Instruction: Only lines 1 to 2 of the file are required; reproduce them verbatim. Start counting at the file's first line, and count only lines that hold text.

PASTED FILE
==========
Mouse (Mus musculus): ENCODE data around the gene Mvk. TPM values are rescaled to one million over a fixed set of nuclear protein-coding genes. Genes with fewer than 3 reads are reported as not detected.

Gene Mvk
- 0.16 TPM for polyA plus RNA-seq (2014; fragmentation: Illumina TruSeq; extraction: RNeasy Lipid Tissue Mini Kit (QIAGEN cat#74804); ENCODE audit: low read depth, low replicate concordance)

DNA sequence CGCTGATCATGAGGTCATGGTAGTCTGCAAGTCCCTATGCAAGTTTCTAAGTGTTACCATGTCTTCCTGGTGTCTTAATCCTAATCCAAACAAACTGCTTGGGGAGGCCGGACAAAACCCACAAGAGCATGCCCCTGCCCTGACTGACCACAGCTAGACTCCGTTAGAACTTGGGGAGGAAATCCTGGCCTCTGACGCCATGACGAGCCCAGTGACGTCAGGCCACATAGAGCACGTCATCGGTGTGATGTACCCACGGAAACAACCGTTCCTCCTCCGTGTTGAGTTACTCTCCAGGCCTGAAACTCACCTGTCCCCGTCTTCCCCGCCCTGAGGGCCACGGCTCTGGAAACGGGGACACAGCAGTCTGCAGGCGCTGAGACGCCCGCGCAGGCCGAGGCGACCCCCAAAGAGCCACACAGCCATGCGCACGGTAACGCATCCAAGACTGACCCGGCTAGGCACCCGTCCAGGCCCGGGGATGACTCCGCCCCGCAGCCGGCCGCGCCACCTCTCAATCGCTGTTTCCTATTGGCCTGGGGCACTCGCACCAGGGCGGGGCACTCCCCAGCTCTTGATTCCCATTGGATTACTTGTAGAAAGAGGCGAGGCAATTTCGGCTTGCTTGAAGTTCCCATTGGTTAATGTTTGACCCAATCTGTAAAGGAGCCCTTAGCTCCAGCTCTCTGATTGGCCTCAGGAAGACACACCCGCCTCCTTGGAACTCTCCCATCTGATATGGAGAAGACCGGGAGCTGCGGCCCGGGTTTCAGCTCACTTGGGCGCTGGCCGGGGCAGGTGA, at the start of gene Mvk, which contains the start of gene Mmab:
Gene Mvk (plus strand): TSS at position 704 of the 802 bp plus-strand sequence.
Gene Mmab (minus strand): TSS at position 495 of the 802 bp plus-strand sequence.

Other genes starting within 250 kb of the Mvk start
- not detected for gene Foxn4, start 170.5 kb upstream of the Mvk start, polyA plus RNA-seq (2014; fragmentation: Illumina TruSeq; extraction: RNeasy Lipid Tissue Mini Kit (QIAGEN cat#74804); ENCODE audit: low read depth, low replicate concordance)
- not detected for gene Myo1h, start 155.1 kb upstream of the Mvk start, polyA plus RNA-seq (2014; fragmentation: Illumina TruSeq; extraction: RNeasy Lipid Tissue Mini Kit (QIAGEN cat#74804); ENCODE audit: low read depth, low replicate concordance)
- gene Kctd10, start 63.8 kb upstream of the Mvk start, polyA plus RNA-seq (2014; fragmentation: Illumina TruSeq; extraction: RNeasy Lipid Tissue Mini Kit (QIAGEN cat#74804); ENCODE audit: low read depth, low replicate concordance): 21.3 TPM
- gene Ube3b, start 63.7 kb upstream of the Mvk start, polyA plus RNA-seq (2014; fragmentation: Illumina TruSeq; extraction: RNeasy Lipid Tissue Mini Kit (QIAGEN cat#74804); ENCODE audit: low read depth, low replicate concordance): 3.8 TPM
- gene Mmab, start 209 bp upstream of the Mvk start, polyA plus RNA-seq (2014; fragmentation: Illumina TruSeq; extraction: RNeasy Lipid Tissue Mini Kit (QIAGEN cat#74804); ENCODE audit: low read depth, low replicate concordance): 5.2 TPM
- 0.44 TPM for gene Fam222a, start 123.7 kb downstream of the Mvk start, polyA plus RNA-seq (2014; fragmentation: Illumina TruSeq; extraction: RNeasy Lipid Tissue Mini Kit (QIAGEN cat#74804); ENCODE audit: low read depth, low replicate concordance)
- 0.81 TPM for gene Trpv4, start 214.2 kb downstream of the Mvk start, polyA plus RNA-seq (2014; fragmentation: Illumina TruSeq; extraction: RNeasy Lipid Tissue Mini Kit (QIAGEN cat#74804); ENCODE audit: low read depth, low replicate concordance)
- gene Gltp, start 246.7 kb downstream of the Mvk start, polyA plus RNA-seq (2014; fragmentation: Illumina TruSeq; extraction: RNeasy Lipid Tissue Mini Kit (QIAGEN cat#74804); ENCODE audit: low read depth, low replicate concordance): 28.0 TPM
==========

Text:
Mouse (Mus musculus): ENCODE data around the gene Mvk. TPM values are rescaled to one million over a fixed set of nuclear protein-coding genes. Genes with fewer than 3 reads are reported as not detected.

Gene Mvk